“COVID canceled a lot of my plans and moved classes online, so I was grateful to still have this opportunity to do something in person and see the product of my work,” said Franco. “On a construction site, there’s already so many safety requirements to follow and equipment to wear, so masks and social distancing were just one more aspect. People did a great job with the new requirements and I felt safe being out on the job.”
Between Villalobos’s and Franco’s time in the internship role, it was filled by Jamiee Williams, a current senior in civil engineering with a focus on structures and a certificate in architectural engineering. Working during a different phase of the building’s construction, she had a similar but slightly different role to play with the MEP team. This included daily site walks for safety and quality, project meetings with team members, creating simplified drawings for the subcontractors to use, learning and teaching Procore project management software, and more.
“This experience definitely gave me more clarity on what I want to achieve in my future,” said Williams. “After graduation, I plan to rest for a bit and then tackle a full-time position at a construction, civil consulting or engineering firm.”
Besides providing more clarity on her career ambitions, Williams said her experience at Skanska also helped her gain more insight on how construction impacts individuals, whether or not the building was built for them. With the Wilkinson Building, for example, the facility will impact the students, specifically the engineering ones, by allowing more access to each other through its collaborative spaces, and to professors with its centralized location of offices and labs. But the building also may assist in the provision of jobs, as most newly constructed spaces.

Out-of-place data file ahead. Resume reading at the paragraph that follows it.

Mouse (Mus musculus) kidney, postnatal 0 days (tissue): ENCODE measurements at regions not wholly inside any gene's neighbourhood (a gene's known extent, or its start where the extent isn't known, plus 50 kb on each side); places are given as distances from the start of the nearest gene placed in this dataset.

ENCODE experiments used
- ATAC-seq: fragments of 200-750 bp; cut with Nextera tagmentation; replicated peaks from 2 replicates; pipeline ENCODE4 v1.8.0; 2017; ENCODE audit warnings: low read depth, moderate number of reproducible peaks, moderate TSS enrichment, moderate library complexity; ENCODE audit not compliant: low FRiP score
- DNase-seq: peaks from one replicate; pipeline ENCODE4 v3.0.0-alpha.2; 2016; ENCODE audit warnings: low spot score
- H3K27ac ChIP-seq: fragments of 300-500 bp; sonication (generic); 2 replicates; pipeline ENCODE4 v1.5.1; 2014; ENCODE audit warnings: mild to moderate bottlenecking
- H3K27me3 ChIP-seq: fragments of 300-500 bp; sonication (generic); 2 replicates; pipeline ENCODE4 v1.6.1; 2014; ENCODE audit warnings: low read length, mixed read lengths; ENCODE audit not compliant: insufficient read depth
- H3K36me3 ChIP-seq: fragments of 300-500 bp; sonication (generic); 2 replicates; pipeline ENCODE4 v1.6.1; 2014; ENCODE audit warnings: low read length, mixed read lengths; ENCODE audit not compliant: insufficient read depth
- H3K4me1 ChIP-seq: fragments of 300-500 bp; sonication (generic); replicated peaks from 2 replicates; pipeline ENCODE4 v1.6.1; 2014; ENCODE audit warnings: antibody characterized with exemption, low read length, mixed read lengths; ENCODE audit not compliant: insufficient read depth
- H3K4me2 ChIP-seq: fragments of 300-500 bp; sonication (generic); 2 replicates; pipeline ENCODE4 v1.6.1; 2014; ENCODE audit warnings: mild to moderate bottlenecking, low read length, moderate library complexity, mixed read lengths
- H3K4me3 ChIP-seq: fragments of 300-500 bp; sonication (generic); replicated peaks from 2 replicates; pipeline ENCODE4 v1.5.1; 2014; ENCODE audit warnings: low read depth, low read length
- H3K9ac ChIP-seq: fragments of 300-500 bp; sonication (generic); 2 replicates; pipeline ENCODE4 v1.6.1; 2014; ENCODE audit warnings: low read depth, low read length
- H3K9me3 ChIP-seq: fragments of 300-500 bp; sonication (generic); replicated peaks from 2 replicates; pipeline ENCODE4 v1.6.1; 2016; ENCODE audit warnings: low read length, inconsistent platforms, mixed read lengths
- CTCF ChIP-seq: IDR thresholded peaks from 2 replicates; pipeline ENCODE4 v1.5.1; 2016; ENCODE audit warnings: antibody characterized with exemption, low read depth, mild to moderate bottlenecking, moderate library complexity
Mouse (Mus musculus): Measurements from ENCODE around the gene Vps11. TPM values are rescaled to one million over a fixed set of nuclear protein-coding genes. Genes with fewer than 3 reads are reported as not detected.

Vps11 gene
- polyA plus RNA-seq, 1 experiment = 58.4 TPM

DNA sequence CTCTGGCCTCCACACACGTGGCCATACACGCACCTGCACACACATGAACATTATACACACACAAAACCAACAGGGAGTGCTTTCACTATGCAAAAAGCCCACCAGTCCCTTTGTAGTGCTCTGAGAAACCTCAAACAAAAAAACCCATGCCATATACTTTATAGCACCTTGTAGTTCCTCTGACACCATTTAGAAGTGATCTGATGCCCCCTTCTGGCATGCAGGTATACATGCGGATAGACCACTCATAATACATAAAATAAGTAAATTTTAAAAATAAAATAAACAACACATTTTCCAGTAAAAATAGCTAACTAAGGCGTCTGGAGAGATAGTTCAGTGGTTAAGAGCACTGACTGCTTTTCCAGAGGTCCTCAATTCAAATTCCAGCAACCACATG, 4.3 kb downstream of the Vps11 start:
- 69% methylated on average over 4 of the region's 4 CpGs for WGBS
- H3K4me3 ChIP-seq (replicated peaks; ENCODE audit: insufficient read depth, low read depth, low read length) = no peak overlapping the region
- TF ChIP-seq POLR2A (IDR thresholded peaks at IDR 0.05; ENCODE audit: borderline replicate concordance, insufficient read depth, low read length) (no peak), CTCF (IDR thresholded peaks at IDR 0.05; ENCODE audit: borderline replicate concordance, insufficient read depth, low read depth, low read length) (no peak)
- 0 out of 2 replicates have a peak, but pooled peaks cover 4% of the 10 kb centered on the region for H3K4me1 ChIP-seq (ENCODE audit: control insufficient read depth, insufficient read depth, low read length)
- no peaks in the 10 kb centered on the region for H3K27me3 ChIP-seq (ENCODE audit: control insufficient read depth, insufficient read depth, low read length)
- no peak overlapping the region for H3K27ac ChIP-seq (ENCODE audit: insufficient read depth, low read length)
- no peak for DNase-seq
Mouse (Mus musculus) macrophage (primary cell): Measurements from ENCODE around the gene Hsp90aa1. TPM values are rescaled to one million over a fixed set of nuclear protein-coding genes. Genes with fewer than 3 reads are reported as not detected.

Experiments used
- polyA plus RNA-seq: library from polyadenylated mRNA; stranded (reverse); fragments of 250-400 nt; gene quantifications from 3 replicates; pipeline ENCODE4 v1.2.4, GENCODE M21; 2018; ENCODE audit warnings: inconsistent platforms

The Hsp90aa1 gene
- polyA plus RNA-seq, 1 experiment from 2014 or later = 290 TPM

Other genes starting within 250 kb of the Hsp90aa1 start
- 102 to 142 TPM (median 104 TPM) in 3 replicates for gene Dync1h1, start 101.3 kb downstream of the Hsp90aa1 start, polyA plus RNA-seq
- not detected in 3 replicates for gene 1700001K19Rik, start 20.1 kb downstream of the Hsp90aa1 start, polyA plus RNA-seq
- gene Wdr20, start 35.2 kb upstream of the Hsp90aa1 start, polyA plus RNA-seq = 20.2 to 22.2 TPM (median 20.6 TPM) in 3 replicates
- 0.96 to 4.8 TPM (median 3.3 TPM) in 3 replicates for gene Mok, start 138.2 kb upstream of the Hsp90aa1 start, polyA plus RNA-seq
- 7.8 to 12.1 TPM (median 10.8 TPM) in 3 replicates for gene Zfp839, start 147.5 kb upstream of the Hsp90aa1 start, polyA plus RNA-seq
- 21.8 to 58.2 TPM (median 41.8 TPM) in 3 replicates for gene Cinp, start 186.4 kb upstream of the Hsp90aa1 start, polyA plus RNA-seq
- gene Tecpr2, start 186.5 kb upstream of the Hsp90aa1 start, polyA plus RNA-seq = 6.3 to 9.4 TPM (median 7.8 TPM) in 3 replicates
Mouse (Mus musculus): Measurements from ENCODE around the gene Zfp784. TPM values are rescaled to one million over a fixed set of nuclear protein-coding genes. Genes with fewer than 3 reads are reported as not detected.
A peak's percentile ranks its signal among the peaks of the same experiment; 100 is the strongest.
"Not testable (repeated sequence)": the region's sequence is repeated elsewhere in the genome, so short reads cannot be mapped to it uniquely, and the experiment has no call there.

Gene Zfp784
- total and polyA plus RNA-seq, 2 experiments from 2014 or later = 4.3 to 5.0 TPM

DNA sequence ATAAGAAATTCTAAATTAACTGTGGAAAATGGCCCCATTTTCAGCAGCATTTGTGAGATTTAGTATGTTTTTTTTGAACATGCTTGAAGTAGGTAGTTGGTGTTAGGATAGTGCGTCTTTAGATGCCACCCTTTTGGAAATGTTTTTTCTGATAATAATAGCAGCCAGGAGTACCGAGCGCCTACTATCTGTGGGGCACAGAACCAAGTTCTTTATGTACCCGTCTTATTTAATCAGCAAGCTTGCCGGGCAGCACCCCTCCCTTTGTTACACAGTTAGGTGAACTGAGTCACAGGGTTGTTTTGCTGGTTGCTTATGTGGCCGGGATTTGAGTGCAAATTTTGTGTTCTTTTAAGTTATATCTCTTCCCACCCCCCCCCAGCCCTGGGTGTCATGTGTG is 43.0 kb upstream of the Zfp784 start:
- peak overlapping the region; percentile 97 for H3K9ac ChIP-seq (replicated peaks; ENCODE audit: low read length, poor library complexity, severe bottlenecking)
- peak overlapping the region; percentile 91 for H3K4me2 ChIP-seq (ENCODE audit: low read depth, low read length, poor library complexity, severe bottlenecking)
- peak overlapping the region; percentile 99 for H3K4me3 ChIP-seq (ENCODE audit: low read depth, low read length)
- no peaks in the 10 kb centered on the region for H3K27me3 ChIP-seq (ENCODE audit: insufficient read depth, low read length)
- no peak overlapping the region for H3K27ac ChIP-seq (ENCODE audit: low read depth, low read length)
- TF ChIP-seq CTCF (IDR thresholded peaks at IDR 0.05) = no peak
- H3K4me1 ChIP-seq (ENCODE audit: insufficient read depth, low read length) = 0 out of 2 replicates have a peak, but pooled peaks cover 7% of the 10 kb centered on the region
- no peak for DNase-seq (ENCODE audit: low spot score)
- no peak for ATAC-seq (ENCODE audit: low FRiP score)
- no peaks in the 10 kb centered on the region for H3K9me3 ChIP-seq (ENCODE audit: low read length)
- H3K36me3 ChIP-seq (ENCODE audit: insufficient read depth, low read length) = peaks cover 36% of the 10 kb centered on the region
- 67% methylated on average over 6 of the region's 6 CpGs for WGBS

“It's more than just a building,” said Williams. “Construction impacts the environment, the individuals building it, the individuals maintaining it, the individuals using it and much more.”
For example, Williams cites the Wilkinson’s Building courtyard as a simple but probably overlooked feature of the new building. Bordering the Bostock Library and not too far from the Old Chemistry Building nor the Duke Hospital, the Wilkinson Building is able to bridge the gap between Trinity and Pratt.
“More often than not, Pratt students are very isolated. Our classes all reside in two or three engineering buildings, which all are in the back corner of West Campus,” said Williams. “The courtyard encourages a bridge, as it offers a space for everyone to relax, study or speak with friends. It is also a very open space, which usually is a component that invites people in. Something as ‘simple’ as an additional courtyard space or the location of a building can really influence the program!”
Beyond the obvious—and less obvious—impacts the Wilkinson Building holds for Duke Engineering, all three former Skanska interns agree that their roles in building it shaped their career ambitions and that there’s a great value to be gained by working in the field.
“The experience taught me that if don’t know something, to ask questions,” said Franco. “There’s so much that goes into any large project, and picking the brains of people with years and years of experience in the industry is the best way to learn. That’s an approach I’ll be taking when working with airplanes as well.”
They also agree that the Wilkinson Building will be transformational for Duke engineering students for decades to come, and they’re proud to have played a part in its construction.
“The terrace at the top of the building has a perfect view of the chapel, and it’s just a really nice place with natural light that students will enjoy studying in,” said Villalobos. “One of the coolest parts about construction, in general, is getting to see the tangible results of what you’ve worked on. I have friends who live in the Hollows and who will now take classes in the Wilkinson Building. Seeing all of these great new spaces reminds me of where I started and makes me feel very proud.”